OTTAWA — Canada’s self-styled feminist prime minister was praised Tuesday by one of the world’s most powerful women for his commitment to gender equality even as he was taking it on the chin from other women for appearing at a gender-segregated event the previous day.
International Monetary Fund managing director Christine Lagarde told reporters at a Parliament Hill news conference she was “appreciative” of Trudeau’s commitment to a government that was “gender-equal.” Trudeau had just told Lagarde the next Canadian representative to the IMF would be a woman, a first for the country.
Yet, Trudeau’s appearance Monday morning at a gender-segregated mosque in Ottawa brought criticism from some of the same women who had admired his work toward gender equality.
“Right now we have these political leaders — ironically, politically liberal leaders — who are just putting blinders on their eyes about their values,” Asra Nomani said in a telephone interview from Washington, D.C. Nomani, a former Wall Street Journal reporter who describes herself as a liberal, is the author of Standing Alone: An American Woman’s Struggle for the Soul of Islam.
“That’s the big differential for liberals, they fancy themselves as honouring the women’s body and yet the segregation by its very definition hyper-sexualizes women’s bodies. That’s the great irony.”
Trudeau was at the mosque Monday to mark Eid al-Adha, considered the holiest of feast days for the world’s Muslims. Three female MPs accompanied Trudeau during his brief remarks, though they had to arrive by a side door and stand with their heads covered. They did not address the mosque.
Worshippers at the mosque are separated by gender. Men were on the main floor where Trudeau spoke. Women and girls were in a balcony or in other parts of the mosque. Nomani said that recent surveys indicate about two of every three mosques separate men from women, but that is up from a decade ago when only about half did.
“I will meet with Canadians regardless of where they are in Canada,” Trudeau told reporters Monday afternoon. “I will speak to inclusive growth, help for the middle class. I will talk about gender equality. I will talk about the rights of the LGBT community. We will continue to promote the values which bring us together.”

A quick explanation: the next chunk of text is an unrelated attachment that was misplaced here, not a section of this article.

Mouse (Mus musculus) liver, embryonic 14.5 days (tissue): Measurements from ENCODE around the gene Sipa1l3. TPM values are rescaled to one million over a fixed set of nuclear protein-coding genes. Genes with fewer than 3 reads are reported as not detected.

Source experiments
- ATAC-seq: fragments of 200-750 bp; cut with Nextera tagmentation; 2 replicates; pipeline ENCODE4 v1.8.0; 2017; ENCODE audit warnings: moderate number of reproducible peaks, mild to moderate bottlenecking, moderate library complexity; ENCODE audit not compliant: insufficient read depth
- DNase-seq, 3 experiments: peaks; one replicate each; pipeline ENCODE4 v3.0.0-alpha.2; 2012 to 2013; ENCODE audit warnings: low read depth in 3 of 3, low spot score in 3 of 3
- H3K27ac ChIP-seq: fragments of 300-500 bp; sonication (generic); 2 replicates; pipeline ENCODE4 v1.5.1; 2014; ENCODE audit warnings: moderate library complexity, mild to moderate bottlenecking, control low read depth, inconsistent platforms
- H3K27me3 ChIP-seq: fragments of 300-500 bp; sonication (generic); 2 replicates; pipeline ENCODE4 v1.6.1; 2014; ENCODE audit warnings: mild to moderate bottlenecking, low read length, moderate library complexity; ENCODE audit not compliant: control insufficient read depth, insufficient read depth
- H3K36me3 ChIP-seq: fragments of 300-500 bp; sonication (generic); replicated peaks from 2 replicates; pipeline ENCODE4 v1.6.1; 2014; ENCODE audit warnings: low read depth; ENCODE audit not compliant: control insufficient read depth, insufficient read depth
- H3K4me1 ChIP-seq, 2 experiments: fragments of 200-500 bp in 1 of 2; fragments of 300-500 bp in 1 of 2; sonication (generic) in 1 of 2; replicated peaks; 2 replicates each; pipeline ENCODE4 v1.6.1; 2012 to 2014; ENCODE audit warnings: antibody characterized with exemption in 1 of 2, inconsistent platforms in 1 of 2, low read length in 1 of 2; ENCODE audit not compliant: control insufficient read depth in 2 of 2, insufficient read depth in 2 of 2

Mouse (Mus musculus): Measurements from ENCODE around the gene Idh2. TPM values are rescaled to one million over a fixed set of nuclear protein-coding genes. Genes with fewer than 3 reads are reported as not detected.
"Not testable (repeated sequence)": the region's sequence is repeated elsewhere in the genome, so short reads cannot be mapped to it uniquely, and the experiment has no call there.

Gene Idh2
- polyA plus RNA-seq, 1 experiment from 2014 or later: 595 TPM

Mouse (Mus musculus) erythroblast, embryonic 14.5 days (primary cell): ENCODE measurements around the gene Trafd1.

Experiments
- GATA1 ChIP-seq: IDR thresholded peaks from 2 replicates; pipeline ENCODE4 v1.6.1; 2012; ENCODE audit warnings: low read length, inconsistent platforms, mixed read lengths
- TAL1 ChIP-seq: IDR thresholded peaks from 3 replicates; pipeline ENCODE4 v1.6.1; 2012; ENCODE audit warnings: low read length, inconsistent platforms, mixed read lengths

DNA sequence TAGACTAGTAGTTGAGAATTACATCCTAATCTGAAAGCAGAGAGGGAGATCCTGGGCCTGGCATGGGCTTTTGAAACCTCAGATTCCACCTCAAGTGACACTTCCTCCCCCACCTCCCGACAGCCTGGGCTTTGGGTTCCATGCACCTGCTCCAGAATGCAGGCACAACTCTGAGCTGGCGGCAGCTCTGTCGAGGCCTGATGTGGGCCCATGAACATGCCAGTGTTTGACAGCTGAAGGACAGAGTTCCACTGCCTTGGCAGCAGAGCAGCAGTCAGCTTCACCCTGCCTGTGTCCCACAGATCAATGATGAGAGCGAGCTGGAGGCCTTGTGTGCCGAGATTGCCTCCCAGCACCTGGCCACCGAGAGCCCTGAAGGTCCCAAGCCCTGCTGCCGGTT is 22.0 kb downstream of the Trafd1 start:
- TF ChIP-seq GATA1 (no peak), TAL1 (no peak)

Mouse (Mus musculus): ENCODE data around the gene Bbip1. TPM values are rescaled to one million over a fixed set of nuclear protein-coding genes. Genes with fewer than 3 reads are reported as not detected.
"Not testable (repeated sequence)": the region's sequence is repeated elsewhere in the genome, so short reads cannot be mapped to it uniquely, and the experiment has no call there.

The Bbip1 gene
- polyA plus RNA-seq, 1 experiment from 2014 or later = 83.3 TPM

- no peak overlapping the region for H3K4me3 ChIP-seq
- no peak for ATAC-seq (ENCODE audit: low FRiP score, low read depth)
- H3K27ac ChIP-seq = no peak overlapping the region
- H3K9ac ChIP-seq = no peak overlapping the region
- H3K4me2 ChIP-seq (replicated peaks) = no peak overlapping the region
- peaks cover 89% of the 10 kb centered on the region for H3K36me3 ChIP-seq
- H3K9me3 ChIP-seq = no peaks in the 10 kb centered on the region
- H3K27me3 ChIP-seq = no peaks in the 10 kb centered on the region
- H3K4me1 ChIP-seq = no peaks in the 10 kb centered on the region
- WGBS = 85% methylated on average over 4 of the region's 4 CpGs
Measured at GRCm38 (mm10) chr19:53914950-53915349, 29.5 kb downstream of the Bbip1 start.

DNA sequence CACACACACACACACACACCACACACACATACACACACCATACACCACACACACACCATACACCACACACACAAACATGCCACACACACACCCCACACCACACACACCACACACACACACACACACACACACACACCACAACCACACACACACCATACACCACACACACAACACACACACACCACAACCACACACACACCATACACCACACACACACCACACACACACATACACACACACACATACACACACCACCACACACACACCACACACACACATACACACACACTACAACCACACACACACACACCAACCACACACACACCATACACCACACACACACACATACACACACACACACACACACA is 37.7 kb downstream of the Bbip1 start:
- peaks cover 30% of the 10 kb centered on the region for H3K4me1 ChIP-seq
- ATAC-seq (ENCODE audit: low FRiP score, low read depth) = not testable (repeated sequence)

While Trudeau, in his remarks at the mosque did indeed speak about growth and the middle class, he made no mention of LGBT rights nor did he make any mention of gender equality.
He did acknowledge the gender separation, though, in his remarks at the mosque, saying, “Diversity is a source of strength, not just a source of weakness, and as I look at this beautiful room — sisters upstairs — everyone here, (I see) the diversity we have just within this mosque, within the Islamic community, within the Muslim community in Canada.”
Patty Hajdu, Trudeau’s minister for the status of women, was not at Monday’s mosque event but said it was important to be respectful of traditions for different places of worship.
“So whether you’re in an indigenous community or in a community of faith or in a military community … there are a number of traditions and cultures and standards that the community upholds and I think the respectful thing is to understand that it might not be your practice but it is theirs.”
Nomani said Trudeau and other politicians who support gender equality should refuse invitations from gender-segregated places of worship including mosques.
“They would be following the precedent of other Muslim men who are bold leaders in our community who are now refusing to go and stand at the pulpits of the mosques that segregate like that.”
The Ottawa Citizen, David Akin
Sept 13th 2016